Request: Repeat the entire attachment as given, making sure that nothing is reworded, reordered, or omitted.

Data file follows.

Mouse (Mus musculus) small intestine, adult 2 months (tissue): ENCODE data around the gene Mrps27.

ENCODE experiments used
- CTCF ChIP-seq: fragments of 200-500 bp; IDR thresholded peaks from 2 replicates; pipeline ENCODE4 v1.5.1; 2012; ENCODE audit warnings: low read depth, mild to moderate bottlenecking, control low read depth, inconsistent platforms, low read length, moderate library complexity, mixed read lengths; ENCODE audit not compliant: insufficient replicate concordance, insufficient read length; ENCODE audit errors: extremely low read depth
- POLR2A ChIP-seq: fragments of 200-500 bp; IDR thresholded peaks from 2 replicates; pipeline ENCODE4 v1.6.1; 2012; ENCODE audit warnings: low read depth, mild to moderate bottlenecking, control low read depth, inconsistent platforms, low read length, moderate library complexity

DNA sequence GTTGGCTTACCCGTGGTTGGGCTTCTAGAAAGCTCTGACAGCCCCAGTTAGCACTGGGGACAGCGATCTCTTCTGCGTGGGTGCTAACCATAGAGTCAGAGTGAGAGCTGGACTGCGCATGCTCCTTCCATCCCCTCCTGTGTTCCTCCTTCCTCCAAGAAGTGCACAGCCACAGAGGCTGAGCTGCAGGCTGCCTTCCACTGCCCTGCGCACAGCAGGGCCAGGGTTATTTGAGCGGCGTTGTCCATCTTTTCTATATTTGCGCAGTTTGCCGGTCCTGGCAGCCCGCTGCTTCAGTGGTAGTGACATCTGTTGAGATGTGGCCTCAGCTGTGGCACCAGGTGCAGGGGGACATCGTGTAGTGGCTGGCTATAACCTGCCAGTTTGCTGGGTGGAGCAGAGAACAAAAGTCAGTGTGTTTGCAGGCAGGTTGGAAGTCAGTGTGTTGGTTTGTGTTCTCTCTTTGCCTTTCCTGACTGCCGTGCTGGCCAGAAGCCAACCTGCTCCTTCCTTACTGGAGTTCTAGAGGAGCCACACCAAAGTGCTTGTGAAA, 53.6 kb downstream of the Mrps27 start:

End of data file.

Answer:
Mouse (Mus musculus) small intestine, adult 2 months (tissue): ENCODE data around the gene Mrps27.

ENCODE experiments used
- CTCF ChIP-seq: fragments of 200-500 bp; IDR thresholded peaks from 2 replicates; pipeline ENCODE4 v1.5.1; 2012; ENCODE audit warnings: low read depth, mild to moderate bottlenecking, control low read depth, inconsistent platforms, low read length, moderate library complexity, mixed read lengths; ENCODE audit not compliant: insufficient replicate concordance, insufficient read length; ENCODE audit errors: extremely low read depth
- POLR2A ChIP-seq: fragments of 200-500 bp; IDR thresholded peaks from 2 replicates; pipeline ENCODE4 v1.6.1; 2012; ENCODE audit warnings: low read depth, mild to moderate bottlenecking, control low read depth, inconsistent platforms, low read length, moderate library complexity

DNA sequence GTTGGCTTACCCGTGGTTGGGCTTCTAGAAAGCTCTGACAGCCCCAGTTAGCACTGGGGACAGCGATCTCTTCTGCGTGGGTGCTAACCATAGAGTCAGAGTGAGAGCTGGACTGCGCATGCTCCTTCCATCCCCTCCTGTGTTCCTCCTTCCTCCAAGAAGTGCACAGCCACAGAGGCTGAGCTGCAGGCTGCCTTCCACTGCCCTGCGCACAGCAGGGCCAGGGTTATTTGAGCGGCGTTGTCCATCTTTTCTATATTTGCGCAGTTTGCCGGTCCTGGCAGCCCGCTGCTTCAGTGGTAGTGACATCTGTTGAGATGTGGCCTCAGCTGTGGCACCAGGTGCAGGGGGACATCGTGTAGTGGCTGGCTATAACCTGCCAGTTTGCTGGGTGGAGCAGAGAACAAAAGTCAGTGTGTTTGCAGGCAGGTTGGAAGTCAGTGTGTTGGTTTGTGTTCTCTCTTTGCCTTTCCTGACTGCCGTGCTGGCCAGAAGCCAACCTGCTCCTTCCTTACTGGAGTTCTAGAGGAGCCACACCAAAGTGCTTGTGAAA, 53.6 kb downstream of the Mrps27 start: